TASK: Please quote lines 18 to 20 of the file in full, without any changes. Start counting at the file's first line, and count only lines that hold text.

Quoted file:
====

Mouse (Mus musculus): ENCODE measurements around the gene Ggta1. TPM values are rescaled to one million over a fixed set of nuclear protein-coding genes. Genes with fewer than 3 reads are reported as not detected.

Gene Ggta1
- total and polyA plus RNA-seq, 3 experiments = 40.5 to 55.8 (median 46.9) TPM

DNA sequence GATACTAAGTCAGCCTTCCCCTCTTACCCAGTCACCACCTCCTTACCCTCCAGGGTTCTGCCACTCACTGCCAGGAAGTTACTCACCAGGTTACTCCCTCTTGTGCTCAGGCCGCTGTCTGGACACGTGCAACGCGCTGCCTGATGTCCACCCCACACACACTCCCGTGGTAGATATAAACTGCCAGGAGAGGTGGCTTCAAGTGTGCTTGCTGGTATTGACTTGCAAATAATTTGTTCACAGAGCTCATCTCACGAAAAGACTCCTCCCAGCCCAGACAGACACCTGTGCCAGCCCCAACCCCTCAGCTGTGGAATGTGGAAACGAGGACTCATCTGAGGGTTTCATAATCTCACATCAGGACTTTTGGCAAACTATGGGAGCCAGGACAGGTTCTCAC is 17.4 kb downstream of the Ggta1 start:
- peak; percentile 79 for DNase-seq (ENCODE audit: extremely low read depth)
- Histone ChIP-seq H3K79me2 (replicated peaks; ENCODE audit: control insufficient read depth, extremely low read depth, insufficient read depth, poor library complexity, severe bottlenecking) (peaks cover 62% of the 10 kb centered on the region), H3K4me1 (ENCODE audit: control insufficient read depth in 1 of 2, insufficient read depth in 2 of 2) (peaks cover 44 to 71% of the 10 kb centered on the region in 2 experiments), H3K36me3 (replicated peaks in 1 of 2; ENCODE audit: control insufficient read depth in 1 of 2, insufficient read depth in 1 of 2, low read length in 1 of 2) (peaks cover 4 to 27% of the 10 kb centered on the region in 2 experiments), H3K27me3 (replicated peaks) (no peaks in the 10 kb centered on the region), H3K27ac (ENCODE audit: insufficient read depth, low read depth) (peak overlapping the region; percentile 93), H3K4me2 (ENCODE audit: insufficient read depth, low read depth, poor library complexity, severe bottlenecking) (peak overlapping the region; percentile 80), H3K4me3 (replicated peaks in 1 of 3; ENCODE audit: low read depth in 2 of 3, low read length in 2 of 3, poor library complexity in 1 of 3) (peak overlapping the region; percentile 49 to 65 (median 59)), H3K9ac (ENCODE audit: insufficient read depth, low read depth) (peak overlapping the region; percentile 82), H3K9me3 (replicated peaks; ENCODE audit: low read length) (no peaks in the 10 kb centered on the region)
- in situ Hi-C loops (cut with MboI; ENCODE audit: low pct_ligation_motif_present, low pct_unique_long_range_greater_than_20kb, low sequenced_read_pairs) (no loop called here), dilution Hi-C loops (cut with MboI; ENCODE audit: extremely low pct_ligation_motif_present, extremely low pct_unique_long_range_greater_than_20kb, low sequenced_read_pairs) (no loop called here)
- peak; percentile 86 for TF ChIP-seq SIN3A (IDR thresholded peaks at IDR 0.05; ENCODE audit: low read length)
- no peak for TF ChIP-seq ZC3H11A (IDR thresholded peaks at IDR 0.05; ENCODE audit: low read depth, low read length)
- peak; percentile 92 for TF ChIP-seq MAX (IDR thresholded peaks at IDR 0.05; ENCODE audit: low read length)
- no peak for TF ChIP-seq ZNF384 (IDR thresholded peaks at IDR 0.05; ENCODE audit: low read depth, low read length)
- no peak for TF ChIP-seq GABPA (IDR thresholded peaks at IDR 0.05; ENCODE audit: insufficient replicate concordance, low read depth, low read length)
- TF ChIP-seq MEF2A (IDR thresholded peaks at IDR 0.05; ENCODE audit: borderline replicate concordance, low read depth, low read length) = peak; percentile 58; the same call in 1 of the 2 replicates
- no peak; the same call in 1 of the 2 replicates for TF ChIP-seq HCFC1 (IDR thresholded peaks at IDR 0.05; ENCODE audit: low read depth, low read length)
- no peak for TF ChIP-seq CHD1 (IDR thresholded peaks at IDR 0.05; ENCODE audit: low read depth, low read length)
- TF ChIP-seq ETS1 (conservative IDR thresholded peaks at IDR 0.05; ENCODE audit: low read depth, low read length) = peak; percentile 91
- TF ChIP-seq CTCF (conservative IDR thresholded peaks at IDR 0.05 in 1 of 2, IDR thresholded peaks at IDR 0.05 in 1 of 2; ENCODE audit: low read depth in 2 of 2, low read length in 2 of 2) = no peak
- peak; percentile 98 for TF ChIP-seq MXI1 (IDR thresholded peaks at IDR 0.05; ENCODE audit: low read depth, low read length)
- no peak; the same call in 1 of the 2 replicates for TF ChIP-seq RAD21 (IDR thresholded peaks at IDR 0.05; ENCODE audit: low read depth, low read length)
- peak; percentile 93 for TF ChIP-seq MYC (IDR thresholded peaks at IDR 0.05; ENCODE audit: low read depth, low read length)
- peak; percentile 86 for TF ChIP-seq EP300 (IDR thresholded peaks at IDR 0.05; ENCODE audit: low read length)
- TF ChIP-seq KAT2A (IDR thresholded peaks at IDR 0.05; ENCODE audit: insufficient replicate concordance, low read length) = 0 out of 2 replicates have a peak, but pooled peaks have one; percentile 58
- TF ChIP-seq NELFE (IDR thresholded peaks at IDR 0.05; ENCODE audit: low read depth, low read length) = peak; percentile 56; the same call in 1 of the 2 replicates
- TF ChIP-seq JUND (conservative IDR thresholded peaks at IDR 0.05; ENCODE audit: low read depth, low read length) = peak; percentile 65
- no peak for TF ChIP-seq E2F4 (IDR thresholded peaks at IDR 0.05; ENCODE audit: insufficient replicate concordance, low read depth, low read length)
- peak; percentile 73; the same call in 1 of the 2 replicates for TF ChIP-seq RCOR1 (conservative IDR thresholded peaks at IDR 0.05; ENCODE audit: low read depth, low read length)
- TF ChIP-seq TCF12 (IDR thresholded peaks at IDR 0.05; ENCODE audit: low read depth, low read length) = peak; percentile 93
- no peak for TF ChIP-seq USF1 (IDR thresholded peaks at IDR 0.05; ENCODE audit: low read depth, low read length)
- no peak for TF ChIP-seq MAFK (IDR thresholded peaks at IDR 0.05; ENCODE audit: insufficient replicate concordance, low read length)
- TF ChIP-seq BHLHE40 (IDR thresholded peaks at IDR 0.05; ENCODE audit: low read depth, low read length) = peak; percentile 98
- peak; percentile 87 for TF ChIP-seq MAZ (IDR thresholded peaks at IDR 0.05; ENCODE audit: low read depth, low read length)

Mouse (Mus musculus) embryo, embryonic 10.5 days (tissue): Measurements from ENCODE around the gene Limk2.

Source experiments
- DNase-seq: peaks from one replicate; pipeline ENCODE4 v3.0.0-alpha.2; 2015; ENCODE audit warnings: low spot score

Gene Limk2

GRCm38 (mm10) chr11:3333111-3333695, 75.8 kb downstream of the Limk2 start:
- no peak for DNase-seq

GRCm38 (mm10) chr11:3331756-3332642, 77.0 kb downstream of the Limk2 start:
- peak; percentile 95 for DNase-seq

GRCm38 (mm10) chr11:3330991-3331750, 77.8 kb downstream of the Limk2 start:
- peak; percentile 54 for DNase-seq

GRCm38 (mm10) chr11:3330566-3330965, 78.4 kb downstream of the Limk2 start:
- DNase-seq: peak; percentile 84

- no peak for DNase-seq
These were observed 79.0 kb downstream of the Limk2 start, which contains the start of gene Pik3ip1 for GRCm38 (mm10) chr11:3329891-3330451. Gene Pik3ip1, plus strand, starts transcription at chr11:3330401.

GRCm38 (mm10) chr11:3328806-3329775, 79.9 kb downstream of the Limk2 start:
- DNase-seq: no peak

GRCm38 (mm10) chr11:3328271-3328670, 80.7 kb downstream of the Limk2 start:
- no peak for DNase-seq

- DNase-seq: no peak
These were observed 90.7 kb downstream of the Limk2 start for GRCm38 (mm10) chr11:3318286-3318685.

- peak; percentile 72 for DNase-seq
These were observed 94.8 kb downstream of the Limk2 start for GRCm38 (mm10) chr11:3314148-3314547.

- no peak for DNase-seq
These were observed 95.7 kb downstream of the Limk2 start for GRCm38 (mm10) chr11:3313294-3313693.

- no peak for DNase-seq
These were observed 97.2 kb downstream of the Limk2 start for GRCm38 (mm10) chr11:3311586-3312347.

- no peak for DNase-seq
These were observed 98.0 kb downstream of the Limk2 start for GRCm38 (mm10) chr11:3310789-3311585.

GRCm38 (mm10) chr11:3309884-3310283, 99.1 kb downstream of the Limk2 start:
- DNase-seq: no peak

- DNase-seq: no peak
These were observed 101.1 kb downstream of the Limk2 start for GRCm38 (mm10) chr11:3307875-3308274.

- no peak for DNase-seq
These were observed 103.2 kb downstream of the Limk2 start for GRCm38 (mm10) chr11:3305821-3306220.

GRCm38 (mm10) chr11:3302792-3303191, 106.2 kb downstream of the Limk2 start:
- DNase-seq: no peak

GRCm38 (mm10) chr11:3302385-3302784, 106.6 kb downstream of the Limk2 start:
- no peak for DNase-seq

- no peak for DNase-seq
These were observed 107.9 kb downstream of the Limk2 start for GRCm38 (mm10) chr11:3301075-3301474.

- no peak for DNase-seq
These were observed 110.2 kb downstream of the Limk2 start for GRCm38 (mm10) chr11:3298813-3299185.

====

- peak; percentile 98 for TF ChIP-seq MXI1 (IDR thresholded peaks at IDR 0.05; ENCODE audit: low read depth, low read length)
- no peak; the same call in 1 of the 2 replicates for TF ChIP-seq RAD21 (IDR thresholded peaks at IDR 0.05; ENCODE audit: low read depth, low read length)
- peak; percentile 93 for TF ChIP-seq MYC (IDR thresholded peaks at IDR 0.05; ENCODE audit: low read depth, low read length)